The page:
Life is not so much big events; life is a lot of little events which can become profoundly significant. The story of the widow’s mite is quite similar to the story of the widow’s vial of oil in terms of a generous availability in even the smallest of ways. From these widows’ stories, we are reminded about the greatness in small things, which we also see lived out in Jesus Christ who, as we read, “… emptied and humbled himself….”[ii] I recall Mother Teresa’s saying, “We cannot do great things on this earth. We can only do little things with great love.”
There’s a moral in these wonderful and true stories about the widow’s oil and the other widow’s mite:
- In the beginning, from the genesis of life, we witness God’s generosity. We have been created in the image of God whose essence is generosity.
- Giving opens the door to receiving… beyond what we might imagine.
- There is no such thing as a small gift. All gifts are great.
- There will be provision. God will provide. God will provide for you, and God intends provide through you. We are an answer to God’s prayer.
[i]The root gene-means “give birth, beget,” which forms both the Greek and Latin words, genesis, yielding engender, generation, genetic, genuine…
[ii]See Philippians 2:1-11.
The Twenty-Fourth Sunday after Pentecost (Proper 27B)
1 Kings 17: 8-16
Hebrews 9: 24-28
Mark 12: 38-44
Several years ago, in fact the summer of 1991, the whole community packed up, and we went on pilgrimage to Britain. Some of you might remember. It was the summer of our 125th anniversary, and we went to Britain to visit some of the places the community had been associated with. We went to, and stayed in, the old Mission House in Oxford. We met sisters at the Fairacres convent, a community we had helped to found in the early days of the twentieth century. We had our annual retreat at Bishop’s House on Iona, which had once been a house of the Society. It was a great time, and for the most part the weather was spectacular. Whenever I am in Britain, I am struck buy two things. I am struck by just how small the country is and how close everything is to everything else. And I am struck by the fact that I lose all sense of direction. I am struck by the fact that I have absolutely no sense of where things are in relation to one another. Now that’s fine if you are not driving, but if you are driving … and alone …without a map, that’s a recipe for disaster. I mean, how hard can it really be to get from Heathrow to Oxford, especially when you have just come from Oxford? It’s just over there. Or was it there. Or maybe it was that way. I guess I didn’t know after all. Boy did I get lost that day. I am surprised I ever made it back to Oxford because after a while it became really clear, I wasn’t anywhere near Oxford.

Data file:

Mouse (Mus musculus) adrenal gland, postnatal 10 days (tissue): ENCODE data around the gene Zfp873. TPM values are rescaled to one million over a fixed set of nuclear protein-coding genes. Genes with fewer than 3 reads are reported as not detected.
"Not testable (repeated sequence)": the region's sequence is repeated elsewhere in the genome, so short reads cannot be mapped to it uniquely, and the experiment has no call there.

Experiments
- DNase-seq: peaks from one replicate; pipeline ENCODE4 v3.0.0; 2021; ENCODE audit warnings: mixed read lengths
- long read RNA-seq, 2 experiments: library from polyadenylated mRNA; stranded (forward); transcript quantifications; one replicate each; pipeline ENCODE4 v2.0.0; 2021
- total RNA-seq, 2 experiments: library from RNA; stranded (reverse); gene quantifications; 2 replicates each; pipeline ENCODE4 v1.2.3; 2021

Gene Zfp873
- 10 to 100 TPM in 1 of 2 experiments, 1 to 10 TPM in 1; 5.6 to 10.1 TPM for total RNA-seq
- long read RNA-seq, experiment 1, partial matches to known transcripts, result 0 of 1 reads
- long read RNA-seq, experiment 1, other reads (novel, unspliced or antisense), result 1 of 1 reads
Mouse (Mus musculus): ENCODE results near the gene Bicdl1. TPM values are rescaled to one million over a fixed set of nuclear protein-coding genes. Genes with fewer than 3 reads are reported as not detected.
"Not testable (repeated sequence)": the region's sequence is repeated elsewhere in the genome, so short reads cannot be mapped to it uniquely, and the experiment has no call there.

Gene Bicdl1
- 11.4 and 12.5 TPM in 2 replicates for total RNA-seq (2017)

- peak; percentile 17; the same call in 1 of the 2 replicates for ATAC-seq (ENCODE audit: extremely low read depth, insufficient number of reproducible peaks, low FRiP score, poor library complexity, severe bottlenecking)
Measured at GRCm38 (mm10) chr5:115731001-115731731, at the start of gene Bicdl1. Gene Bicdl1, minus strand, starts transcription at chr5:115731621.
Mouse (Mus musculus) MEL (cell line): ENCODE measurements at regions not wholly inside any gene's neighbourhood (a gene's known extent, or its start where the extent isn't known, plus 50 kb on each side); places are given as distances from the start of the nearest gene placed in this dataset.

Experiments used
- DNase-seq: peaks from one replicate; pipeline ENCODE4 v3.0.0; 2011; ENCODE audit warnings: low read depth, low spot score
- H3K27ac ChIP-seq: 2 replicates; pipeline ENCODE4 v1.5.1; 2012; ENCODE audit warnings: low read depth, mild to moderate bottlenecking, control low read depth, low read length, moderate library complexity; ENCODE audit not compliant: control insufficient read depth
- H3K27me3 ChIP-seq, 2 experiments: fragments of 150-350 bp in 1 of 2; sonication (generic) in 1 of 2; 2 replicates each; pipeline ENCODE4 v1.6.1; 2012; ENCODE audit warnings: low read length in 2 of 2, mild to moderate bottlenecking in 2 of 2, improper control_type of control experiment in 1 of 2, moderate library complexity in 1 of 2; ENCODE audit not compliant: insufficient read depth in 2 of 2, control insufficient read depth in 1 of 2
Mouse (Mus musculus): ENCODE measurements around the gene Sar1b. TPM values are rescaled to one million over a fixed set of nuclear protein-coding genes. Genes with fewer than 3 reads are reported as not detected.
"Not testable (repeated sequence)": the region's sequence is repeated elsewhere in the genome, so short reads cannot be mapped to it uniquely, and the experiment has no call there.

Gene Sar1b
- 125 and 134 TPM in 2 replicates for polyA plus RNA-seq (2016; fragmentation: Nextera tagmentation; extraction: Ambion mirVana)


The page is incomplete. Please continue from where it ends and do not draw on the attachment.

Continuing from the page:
1 Kings 17: 8-16;
Hebrews 9: 24-28;
Mark 12: 38-44
One of the most brilliant and talented of the first generation of Father Benson’s spiritual sons, Arthur Hall, who later served as Episcopal Bishop of Vermont for 38 years, was also a gifted spiritual director. When Jack and Isabella Gardner moved their membership to the Church of the Advent on Bowdoin Street in 1873, Mrs. Gardner sought him out for counsel and Hall very shortly assumed the responsibility for her spiritual formation. At the time Hall was 25, attractive and a recent graduate of Christ Church, Oxford. Mrs. Gardner was mourning the death of her only child.
38 As he taught, he said, ‘Beware of the scribes, who like to walk around in long robes, and to be greeted with respect in the market-places, 39 and to have the best seats in the synagogues and places of honor at banquets! 40 They devour widows’ houses and for the sake of appearance say long prayers.
The Widow’s Mite, the story of the poor woman who gave all that she had to the Temple Treasury is a lesson about openhanded generosity and placing one’s trust fully in God. It is a story we need to hear, an encouragement to live fully and generously. The widow’s contribution in monetary terms was tiny, only a penny and yet her gift would place her high in the roster of true philanthropy because she gave out of her poverty, rather than her abundance.